Posted 3 years ago
Capturing light to create permanent images is the ultimate goal of photography, and some of the most interesting early equipment built to capture light was made during the first stage of photographic technology - the daguerreotype era from 1839 to the early 1850s. Many cameras of this time were often constructed with the same care as fine furniture.
This ½-plate format (4¼ x 5½ inch) American daguerreotype camera dates to the first decade of photography and is the oldest in my collection. While not the earliest American camera, the rosewood veneered body with distinctive corner chamfering was made from roughly 1845 to the early 1850s. It is unclear why corner chamfering was popular in the United States, yet this body pattern is considered by most collectors as the epitome of all daguerrian designs.
Daguerreotype cameras are typically very robust; and this American-Style Chamfered design has wood sides ranging from ½ inch to just over 1 inch in thickness. All-in-all, early apparatus was very heavy. And a bit of trivia ... during this time, cameras were advertised as “boxes” and lenses referred to as “cameras”. It’s somewhat confusing when you think about it.
Daguerreotype apparatus was typically used for portrait work and petzval formula lenses are normally found with the cameras. The camera and petzval lens shown here are both unmarked, which is common. Although the maker is unknown, there are a limited number of references leading some collectors to believe these were made in Vienna for the American market. In one of his research papers, historian Nigel Russell notes that Henry H. Snelling, in his 1849 book THE HISTORY OF THE ART OF PHOTOGRAPHY, suggests that this style was copied from Voigtländer cameras that were being imported at that time.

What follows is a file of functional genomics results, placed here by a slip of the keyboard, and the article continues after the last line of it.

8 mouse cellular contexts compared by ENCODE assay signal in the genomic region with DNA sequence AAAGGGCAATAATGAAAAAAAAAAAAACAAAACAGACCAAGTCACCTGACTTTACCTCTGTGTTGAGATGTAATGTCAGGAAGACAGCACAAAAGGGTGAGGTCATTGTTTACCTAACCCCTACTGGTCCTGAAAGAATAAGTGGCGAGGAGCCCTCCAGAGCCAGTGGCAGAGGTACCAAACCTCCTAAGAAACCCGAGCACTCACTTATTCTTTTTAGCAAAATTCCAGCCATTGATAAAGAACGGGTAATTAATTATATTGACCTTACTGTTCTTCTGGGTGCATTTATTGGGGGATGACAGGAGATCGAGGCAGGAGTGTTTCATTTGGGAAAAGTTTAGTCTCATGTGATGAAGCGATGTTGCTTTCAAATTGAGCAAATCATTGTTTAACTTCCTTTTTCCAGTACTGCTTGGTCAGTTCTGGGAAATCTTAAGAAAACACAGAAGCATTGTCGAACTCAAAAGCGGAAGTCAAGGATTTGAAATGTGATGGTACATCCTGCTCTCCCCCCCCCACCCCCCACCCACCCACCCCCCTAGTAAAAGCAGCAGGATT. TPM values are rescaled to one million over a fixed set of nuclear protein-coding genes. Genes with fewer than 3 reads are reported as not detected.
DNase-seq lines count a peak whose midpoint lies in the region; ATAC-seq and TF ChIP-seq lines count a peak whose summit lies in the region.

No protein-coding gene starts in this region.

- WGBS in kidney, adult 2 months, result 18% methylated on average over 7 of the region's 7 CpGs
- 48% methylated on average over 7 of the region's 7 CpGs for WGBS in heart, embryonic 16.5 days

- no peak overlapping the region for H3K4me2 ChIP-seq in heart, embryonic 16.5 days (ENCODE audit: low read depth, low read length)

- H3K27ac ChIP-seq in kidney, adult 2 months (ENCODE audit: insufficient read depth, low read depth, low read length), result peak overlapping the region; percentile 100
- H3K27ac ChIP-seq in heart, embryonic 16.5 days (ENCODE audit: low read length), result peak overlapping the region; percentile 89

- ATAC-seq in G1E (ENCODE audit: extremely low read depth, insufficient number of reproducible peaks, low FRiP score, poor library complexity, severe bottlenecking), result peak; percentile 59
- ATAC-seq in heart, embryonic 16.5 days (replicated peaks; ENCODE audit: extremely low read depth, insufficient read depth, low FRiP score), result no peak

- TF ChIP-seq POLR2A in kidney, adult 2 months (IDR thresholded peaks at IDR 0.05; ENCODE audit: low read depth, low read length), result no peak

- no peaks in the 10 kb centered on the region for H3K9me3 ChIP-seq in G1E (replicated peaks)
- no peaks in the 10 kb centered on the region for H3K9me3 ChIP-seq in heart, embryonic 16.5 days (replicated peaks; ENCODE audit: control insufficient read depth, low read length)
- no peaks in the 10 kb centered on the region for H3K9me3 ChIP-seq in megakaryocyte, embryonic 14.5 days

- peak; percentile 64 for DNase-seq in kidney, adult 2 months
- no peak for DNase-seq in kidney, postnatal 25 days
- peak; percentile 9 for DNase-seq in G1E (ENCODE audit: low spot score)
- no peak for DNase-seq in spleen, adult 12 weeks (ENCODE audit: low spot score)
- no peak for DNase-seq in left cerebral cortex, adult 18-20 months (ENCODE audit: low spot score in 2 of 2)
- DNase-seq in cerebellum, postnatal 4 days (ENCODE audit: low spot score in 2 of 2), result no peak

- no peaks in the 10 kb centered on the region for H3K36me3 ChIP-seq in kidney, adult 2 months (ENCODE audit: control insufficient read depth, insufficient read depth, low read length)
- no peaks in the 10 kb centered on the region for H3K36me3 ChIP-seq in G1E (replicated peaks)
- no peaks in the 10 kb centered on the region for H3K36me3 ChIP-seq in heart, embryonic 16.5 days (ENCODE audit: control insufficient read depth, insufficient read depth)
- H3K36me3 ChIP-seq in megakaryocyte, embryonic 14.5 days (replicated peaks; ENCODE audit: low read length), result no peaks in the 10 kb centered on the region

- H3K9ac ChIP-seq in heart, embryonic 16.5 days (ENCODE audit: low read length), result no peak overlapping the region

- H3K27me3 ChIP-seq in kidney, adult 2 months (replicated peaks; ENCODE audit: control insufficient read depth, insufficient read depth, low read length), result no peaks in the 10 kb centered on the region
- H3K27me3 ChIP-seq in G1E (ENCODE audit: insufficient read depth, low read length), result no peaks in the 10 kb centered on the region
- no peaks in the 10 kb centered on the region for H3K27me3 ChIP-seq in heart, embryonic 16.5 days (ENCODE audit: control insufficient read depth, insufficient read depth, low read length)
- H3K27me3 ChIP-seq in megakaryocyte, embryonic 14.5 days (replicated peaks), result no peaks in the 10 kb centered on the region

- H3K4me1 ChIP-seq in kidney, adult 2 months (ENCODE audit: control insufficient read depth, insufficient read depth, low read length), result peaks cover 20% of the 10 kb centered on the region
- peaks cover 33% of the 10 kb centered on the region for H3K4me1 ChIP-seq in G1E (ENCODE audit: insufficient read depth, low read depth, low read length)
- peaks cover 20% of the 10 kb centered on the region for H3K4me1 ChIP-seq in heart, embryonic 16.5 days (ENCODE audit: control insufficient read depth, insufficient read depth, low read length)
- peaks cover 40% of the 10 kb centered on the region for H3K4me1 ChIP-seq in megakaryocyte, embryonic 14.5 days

Stands with tilting platforms held the cameras. Due to the cameras being very heavy, screws and sockets were not needed. Original stands with cast iron centers to hold the wooden legs, such as the one shown here, are actually rarer than the cameras.
Photographers cherished lenses and considered the “box” (body) as something that could be upgraded or thrown away. It’s amazing to consider the good-to-excellent condition of many of these rosewood veneered cameras in spite of their harsh photographic life.
Given how cameras were often treated and discarded, this particular camera is special to me because it was a workhorse that continued to be used into the 1850s as the daguerreotype process was being replaced by wet collodion technology. There are collodion stains on the top body veneer and inside the plate holder that were probably from the photographer shooting ambrotypes; a “wet” photographic process. Fortunately collodion, which is very caustic, was probably used sparingly and didn’t significantly decompose the wood beyond some surface staining.